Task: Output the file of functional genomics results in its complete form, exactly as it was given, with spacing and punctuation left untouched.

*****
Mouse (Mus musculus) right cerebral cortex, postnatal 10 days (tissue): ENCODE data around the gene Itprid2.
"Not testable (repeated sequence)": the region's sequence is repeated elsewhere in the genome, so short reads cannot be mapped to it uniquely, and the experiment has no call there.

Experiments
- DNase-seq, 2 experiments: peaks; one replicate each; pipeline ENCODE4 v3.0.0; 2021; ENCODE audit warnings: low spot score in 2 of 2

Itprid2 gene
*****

Mouse (Mus musculus) right cerebral cortex, postnatal 10 days (tissue): ENCODE data around the gene Itprid2.
"Not testable (repeated sequence)": the region's sequence is repeated elsewhere in the genome, so short reads cannot be mapped to it uniquely, and the experiment has no call there.

Experiments
- DNase-seq, 2 experiments: peaks; one replicate each; pipeline ENCODE4 v3.0.0; 2021; ENCODE audit warnings: low spot score in 2 of 2

Itprid2 gene